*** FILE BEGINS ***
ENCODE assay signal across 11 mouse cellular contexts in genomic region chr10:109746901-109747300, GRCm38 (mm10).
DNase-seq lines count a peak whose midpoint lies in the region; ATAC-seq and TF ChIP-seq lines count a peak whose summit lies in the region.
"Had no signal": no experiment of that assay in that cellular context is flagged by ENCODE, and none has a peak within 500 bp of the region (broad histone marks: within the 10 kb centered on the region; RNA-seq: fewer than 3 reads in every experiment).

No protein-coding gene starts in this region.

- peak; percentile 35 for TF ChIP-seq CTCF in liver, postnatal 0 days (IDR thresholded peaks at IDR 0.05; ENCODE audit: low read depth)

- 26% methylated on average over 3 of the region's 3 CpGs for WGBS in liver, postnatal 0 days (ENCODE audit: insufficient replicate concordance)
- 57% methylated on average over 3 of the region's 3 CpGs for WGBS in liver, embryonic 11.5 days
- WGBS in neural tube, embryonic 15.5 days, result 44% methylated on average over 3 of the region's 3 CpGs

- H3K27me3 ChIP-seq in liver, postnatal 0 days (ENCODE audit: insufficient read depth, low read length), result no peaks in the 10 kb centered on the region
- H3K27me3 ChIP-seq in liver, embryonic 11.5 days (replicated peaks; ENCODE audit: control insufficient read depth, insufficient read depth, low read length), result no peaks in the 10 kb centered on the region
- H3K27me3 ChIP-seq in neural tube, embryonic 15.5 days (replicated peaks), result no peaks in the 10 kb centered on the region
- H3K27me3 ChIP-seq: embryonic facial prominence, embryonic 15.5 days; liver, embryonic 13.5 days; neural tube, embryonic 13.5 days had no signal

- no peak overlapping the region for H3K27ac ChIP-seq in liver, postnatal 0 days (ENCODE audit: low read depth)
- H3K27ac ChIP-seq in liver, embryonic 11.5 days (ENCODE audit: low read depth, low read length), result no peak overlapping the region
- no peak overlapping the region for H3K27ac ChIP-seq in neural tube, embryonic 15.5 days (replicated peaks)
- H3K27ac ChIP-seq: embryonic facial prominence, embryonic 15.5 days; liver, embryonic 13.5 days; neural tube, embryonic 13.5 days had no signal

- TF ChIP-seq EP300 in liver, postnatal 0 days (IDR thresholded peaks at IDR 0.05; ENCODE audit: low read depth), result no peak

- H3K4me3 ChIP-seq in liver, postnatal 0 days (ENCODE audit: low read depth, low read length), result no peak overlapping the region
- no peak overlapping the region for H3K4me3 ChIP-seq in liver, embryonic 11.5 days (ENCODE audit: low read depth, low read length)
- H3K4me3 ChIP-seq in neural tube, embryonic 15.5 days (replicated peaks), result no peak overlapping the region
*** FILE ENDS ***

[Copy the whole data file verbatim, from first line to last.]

ENCODE assay signal across 11 mouse cellular contexts in genomic region chr10:109746901-109747300, GRCm38 (mm10).
DNase-seq lines count a peak whose midpoint lies in the region; ATAC-seq and TF ChIP-seq lines count a peak whose summit lies in the region.
"Had no signal": no experiment of that assay in that cellular context is flagged by ENCODE, and none has a peak within 500 bp of the region (broad histone marks: within the 10 kb centered on the region; RNA-seq: fewer than 3 reads in every experiment).

No protein-coding gene starts in this region.

- peak; percentile 35 for TF ChIP-seq CTCF in liver, postnatal 0 days (IDR thresholded peaks at IDR 0.05; ENCODE audit: low read depth)

- 26% methylated on average over 3 of the region's 3 CpGs for WGBS in liver, postnatal 0 days (ENCODE audit: insufficient replicate concordance)
- 57% methylated on average over 3 of the region's 3 CpGs for WGBS in liver, embryonic 11.5 days
- WGBS in neural tube, embryonic 15.5 days, result 44% methylated on average over 3 of the region's 3 CpGs

- H3K27me3 ChIP-seq in liver, postnatal 0 days (ENCODE audit: insufficient read depth, low read length), result no peaks in the 10 kb centered on the region
- H3K27me3 ChIP-seq in liver, embryonic 11.5 days (replicated peaks; ENCODE audit: control insufficient read depth, insufficient read depth, low read length), result no peaks in the 10 kb centered on the region
- H3K27me3 ChIP-seq in neural tube, embryonic 15.5 days (replicated peaks), result no peaks in the 10 kb centered on the region
- H3K27me3 ChIP-seq: embryonic facial prominence, embryonic 15.5 days; liver, embryonic 13.5 days; neural tube, embryonic 13.5 days had no signal

- no peak overlapping the region for H3K27ac ChIP-seq in liver, postnatal 0 days (ENCODE audit: low read depth)
- H3K27ac ChIP-seq in liver, embryonic 11.5 days (ENCODE audit: low read depth, low read length), result no peak overlapping the region
- no peak overlapping the region for H3K27ac ChIP-seq in neural tube, embryonic 15.5 days (replicated peaks)
- H3K27ac ChIP-seq: embryonic facial prominence, embryonic 15.5 days; liver, embryonic 13.5 days; neural tube, embryonic 13.5 days had no signal

- TF ChIP-seq EP300 in liver, postnatal 0 days (IDR thresholded peaks at IDR 0.05; ENCODE audit: low read depth), result no peak

- H3K4me3 ChIP-seq in liver, postnatal 0 days (ENCODE audit: low read depth, low read length), result no peak overlapping the region
- no peak overlapping the region for H3K4me3 ChIP-seq in liver, embryonic 11.5 days (ENCODE audit: low read depth, low read length)
- H3K4me3 ChIP-seq in neural tube, embryonic 15.5 days (replicated peaks), result no peak overlapping the region